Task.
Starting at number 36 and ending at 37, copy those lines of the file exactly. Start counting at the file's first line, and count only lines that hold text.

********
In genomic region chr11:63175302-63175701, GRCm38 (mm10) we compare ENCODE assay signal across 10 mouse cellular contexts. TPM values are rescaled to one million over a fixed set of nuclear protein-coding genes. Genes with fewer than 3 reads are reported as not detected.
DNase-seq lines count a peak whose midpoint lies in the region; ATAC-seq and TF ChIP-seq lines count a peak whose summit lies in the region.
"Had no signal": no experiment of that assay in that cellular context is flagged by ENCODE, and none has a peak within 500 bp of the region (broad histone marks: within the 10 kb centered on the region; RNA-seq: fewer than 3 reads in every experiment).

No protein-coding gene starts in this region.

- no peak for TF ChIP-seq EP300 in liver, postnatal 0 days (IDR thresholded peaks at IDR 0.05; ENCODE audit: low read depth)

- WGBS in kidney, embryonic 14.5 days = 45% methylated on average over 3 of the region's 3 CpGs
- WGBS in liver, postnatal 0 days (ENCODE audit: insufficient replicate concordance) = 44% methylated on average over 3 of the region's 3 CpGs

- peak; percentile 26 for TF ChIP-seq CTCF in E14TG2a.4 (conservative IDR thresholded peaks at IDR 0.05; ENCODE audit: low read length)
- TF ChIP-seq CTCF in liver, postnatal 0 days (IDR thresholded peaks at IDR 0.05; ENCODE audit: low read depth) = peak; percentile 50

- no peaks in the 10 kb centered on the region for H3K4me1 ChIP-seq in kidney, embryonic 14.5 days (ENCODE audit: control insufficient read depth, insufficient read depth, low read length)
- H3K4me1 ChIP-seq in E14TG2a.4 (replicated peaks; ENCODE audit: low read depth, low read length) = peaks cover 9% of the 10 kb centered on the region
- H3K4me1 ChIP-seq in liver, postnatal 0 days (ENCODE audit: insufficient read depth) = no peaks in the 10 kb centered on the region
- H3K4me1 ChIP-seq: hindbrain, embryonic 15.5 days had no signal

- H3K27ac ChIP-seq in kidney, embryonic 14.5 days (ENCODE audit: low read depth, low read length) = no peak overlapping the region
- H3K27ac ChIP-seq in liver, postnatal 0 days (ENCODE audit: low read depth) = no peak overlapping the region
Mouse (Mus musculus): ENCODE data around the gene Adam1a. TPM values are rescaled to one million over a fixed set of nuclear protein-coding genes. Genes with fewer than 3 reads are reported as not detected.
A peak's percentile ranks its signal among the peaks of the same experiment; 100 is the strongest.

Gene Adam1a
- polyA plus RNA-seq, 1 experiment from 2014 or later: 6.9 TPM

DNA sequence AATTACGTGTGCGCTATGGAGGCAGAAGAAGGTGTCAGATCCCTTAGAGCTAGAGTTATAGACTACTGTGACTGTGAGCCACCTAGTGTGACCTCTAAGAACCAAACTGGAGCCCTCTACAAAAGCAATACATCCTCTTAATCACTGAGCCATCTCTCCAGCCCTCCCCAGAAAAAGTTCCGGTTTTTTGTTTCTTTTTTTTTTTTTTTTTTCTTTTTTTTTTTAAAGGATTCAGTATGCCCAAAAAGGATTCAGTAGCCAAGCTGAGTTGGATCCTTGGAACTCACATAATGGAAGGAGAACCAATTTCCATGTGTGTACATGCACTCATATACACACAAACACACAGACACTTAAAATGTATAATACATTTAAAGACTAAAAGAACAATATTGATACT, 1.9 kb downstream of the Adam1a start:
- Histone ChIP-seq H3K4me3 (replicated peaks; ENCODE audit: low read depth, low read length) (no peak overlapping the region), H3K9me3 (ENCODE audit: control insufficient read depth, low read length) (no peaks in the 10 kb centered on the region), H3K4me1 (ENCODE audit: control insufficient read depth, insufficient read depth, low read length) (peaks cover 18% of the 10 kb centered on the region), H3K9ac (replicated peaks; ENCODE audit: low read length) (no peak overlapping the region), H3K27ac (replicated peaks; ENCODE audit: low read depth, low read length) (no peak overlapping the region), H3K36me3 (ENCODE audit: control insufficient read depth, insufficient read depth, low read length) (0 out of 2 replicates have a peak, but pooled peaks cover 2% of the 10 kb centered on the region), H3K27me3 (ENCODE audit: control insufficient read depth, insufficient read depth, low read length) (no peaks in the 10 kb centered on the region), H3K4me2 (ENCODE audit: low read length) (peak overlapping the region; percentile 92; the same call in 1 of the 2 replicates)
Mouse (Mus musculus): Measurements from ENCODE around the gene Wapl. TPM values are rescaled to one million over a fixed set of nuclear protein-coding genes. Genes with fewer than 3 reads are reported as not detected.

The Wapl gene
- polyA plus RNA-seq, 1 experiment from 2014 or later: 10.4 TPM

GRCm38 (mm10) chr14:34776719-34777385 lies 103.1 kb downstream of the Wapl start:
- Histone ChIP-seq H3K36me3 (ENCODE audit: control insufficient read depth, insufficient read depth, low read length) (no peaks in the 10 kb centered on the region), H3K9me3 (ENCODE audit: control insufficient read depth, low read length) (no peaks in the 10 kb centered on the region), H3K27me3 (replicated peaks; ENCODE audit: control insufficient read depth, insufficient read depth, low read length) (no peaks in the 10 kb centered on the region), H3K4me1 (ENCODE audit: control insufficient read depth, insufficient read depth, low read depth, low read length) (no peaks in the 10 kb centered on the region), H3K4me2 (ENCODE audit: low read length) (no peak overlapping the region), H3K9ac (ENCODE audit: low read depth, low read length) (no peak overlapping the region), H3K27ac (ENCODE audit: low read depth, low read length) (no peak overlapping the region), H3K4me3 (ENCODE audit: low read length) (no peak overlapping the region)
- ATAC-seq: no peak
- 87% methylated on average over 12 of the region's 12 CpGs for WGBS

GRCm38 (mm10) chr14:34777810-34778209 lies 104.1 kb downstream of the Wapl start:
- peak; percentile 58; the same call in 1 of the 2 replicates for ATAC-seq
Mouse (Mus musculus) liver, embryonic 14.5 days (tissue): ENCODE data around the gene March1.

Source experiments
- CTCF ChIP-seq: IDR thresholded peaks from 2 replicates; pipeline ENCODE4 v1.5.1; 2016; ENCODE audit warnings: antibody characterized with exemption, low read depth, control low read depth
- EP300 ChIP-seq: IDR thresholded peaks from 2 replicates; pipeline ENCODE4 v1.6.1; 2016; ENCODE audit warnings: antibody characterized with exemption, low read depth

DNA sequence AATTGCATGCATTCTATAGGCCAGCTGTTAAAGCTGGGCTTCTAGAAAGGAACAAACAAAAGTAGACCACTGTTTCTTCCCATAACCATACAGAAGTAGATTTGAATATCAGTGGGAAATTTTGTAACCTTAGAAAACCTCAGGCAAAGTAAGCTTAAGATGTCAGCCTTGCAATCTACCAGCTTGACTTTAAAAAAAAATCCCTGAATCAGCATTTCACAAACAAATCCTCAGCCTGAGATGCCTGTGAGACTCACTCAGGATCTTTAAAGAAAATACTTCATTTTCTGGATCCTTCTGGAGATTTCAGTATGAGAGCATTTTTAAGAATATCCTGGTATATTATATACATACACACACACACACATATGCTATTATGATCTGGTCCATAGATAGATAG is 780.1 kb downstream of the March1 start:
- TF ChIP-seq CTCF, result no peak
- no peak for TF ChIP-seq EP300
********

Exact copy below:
- TF ChIP-seq CTCF, result no peak
- no peak for TF ChIP-seq EP300